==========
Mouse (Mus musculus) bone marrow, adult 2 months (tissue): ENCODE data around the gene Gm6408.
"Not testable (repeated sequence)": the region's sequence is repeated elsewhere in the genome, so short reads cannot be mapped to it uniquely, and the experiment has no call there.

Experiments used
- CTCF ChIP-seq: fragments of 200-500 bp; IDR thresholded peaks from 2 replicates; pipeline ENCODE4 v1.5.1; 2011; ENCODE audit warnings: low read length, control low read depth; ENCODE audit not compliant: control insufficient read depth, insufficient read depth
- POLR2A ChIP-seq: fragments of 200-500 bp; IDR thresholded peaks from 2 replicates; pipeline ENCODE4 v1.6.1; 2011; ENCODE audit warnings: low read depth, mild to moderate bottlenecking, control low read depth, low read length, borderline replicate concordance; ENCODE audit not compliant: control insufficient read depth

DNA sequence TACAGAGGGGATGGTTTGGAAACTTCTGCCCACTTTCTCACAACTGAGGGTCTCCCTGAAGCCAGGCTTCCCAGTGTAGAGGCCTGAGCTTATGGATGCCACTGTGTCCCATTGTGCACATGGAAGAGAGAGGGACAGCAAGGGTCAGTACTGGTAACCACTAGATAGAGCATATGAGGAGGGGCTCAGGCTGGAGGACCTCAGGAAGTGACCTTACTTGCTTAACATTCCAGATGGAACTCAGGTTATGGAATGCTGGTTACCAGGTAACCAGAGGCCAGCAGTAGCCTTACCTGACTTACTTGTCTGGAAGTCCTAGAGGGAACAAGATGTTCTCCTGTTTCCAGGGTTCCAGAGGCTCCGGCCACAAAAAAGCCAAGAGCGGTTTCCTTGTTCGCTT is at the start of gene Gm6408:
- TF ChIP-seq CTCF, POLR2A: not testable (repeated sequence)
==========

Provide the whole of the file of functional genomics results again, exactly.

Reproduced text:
Mouse (Mus musculus) bone marrow, adult 2 months (tissue): ENCODE data around the gene Gm6408.
"Not testable (repeated sequence)": the region's sequence is repeated elsewhere in the genome, so short reads cannot be mapped to it uniquely, and the experiment has no call there.

Experiments used
- CTCF ChIP-seq: fragments of 200-500 bp; IDR thresholded peaks from 2 replicates; pipeline ENCODE4 v1.5.1; 2011; ENCODE audit warnings: low read length, control low read depth; ENCODE audit not compliant: control insufficient read depth, insufficient read depth
- POLR2A ChIP-seq: fragments of 200-500 bp; IDR thresholded peaks from 2 replicates; pipeline ENCODE4 v1.6.1; 2011; ENCODE audit warnings: low read depth, mild to moderate bottlenecking, control low read depth, low read length, borderline replicate concordance; ENCODE audit not compliant: control insufficient read depth

DNA sequence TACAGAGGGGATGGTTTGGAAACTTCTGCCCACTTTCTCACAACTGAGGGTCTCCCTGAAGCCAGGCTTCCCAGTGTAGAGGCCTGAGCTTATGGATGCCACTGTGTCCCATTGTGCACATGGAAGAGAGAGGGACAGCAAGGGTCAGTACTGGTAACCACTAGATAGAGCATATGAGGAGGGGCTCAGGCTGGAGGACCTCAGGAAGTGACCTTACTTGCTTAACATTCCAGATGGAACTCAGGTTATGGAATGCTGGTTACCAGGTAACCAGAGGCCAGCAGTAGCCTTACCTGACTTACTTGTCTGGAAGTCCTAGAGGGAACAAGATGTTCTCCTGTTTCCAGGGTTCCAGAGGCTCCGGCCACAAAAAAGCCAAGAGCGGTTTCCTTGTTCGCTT is at the start of gene Gm6408:
- TF ChIP-seq CTCF, POLR2A: not testable (repeated sequence)